Jackson v. United States of America
MEMORANDUM OPINION: For the reasons stated above, Jackson's motion to vacate his sentence pursuant to Section 2255 [DI 85] is granted. The Court orders that Jackson be produced for resentencing on May 15, 2017, at 3:00 p.m. (Signed by Judge Lewis A. Kaplan on 3/29/2017) (cla)
UNITED STATES DISTRICT COURT
SOUTHERN DISTRICT OF NEW YORK
UNITED STATES OF AMERICA,
Barry D. Leiwant
FEDERAL DEFENDERS OF NEW YORK
Attorney for Movant
Assistant United States Attorney
UNITED STATES ATTORNEY
LEWIS A. KAPLAN, District Judge.
On July 6, 2000, Patrick Jackson was convicted by a jury of one count of being a
felon in possession of a firearm and one count of being a felon in possession of ammunition, each
in violation of 18 U.S.C. § 922(g)(1). He was sentenced under the Armed Career Criminal Act
(the “ACCA”) principally to concurrent terms of imprisonment of 235 months and concurrent terms
of supervised release of five years. This matter now is before the Court on Jackson’s motion to
vacate his sentence, pursuant to 28 U.S.C. § 2255, in light of the Supreme Court’s decision in
Johnson v. United States.1
The Original Sentencing
In 1984, Congress enacted the Sentencing Reform Act (the “Act”) “to enhance the
ability of the criminal justice system to combat crime through an effective, fair sentencing
system”—one that is honest, reasonably uniform, and proportional.2 To that end, Congress provided
for the development of guidelines by the United States Sentencing Commission (the “Commission”),
an independent agency in the judicial branch.3
The Act “direct[ed] the Commission to create
categories of offense behavior and offender characteristics” and “to prescribe guideline ranges that
specify an appropriate sentence for each class of convicted persons determined by coordinating the
offense behavior categories with the offender characteristics categories.”4
United States Sentencing Guidelines Manual (the “Guidelines”)—took effect November 1, 1987 and
have been amended periodically since then.5
In determining the appropriate sentence to impose upon Jackson, the Court was
135 S. Ct. 2551 (2015).
U.S. Sentencing Guidelines Manual ch. 1, pt. A (2000).
required, among other things, to calculate the applicable sentencing range under the Guidelines.6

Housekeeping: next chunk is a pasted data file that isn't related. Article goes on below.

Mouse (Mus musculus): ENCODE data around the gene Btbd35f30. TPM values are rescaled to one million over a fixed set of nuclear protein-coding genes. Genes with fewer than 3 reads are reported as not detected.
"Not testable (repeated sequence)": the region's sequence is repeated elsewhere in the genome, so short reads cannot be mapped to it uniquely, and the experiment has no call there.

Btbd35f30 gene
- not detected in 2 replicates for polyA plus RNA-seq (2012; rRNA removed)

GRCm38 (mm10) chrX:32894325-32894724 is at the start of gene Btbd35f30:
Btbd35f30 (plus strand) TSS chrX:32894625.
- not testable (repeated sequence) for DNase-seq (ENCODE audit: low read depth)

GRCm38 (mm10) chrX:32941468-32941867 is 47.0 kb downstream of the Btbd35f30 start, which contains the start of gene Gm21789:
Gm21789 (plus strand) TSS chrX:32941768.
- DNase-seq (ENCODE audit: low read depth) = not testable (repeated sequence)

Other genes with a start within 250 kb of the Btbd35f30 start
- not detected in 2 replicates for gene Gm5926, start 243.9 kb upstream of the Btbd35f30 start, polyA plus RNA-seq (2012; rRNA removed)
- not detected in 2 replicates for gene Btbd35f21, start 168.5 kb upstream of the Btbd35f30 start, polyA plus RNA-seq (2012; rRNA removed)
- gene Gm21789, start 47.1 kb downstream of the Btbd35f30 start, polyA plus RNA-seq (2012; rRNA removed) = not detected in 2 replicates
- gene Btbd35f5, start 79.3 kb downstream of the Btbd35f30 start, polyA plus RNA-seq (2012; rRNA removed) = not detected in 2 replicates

According to the presentence report, Jackson had a base offense level of 24 and a criminal history
category of VI7 which yielded a Guidelines range of 100 to 125 months’ imprisonment.8
conviction under Section 922(g)(1), however, ordinarily is punishable by a maximum of ten years’
imprisonment (and three years of supervised release).9 In ordinary circumstances then, Jackson’s
sentence on each count would have been capped at 120 months. But in Jackson’s case, there were
other factors at play.
The ACCA Enhancement
Under the ACCA, a defendant who “violates Section 922(g) and has three previous
convictions . . . for a violent felony” is subject to a mandatory minimum of fifteen years’
imprisonment and a maximum of life,10 followed by up to five years of supervised release.11 The
ACCA defines “violent felony” as
“any crime punishable by imprisonment for a term exceeding one year . . . that—
(i) has as an element the use, attempted use, or threatened use of physical
18 U.S.C. § 3553(a)(4).
Presentence Report ¶¶ 32, 61-62.
U.S. Sentencing Guidelines Manual ch. 5, pt. A (2000).
18 U.S.C. § 924(a)(2).
18 U.S.C. § 924(e).
Compare 18 U.S.C. § 3559(a), with 18 U.S.C. § 3583(b).
force against the person of another; or
(ii) is burglary, arson, or extortion, involves use of explosives, or otherwise
involves conduct that presents a serious potential risk of physical injury to
The italicized portion of this definition has come to be known as the ACCA’s residual clause.13
At sentencing, the government requested an enhanced sentence for Jackson under the
ACCA on the grounds that he had been convicted previously of three felonies, including a 1986
conviction for the Florida crime of escape.14 The pivotal question thus raised was whether escape
constituted a violent felony. 1 5
Relying on the residual clause, the Court held that it did.16
Accordingly, it adopted the presentence report and the Guidelines range calculated therein.17
The ACCA enhancement increased the statutory penalty for each of Jackson’s two
counts of conviction from a maximum of ten years to a mandatory minimum of fifteen years’
imprisonment, and from a maximum of three years to a maximum of five years of supervised
18 U.S.C. § 924(e)(2)(B) (emphasis added).
Johnson, 135 S. Ct. at 2556.
See DI 88 Ex. A, at 6-11.
The parties did not dispute that Jackson’s two other prior convictions qualified as violent